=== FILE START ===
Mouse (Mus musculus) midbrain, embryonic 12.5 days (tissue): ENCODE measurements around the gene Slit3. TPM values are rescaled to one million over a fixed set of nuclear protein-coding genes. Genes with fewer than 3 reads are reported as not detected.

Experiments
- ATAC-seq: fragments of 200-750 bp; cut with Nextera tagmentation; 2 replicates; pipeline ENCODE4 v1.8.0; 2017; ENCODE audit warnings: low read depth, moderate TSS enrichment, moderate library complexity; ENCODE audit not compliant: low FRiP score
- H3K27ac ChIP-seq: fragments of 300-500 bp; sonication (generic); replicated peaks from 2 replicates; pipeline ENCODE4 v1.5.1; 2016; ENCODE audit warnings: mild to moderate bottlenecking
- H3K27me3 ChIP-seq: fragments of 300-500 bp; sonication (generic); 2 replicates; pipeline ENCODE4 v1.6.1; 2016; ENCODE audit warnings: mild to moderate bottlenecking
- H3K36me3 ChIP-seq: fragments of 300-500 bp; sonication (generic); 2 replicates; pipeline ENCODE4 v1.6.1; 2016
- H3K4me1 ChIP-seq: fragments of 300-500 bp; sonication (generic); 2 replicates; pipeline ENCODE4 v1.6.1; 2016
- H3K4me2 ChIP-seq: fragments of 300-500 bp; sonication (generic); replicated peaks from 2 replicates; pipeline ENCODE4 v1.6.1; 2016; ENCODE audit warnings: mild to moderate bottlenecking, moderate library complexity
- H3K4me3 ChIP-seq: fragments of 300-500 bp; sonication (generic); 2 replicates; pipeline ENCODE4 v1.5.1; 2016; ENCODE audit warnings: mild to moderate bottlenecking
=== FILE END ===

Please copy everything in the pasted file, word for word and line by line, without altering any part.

Mouse (Mus musculus) midbrain, embryonic 12.5 days (tissue): ENCODE measurements around the gene Slit3. TPM values are rescaled to one million over a fixed set of nuclear protein-coding genes. Genes with fewer than 3 reads are reported as not detected.

Experiments
- ATAC-seq: fragments of 200-750 bp; cut with Nextera tagmentation; 2 replicates; pipeline ENCODE4 v1.8.0; 2017; ENCODE audit warnings: low read depth, moderate TSS enrichment, moderate library complexity; ENCODE audit not compliant: low FRiP score
- H3K27ac ChIP-seq: fragments of 300-500 bp; sonication (generic); replicated peaks from 2 replicates; pipeline ENCODE4 v1.5.1; 2016; ENCODE audit warnings: mild to moderate bottlenecking
- H3K27me3 ChIP-seq: fragments of 300-500 bp; sonication (generic); 2 replicates; pipeline ENCODE4 v1.6.1; 2016; ENCODE audit warnings: mild to moderate bottlenecking
- H3K36me3 ChIP-seq: fragments of 300-500 bp; sonication (generic); 2 replicates; pipeline ENCODE4 v1.6.1; 2016
- H3K4me1 ChIP-seq: fragments of 300-500 bp; sonication (generic); 2 replicates; pipeline ENCODE4 v1.6.1; 2016
- H3K4me2 ChIP-seq: fragments of 300-500 bp; sonication (generic); replicated peaks from 2 replicates; pipeline ENCODE4 v1.6.1; 2016; ENCODE audit warnings: mild to moderate bottlenecking, moderate library complexity
- H3K4me3 ChIP-seq: fragments of 300-500 bp; sonication (generic); 2 replicates; pipeline ENCODE4 v1.5.1; 2016; ENCODE audit warnings: mild to moderate bottlenecking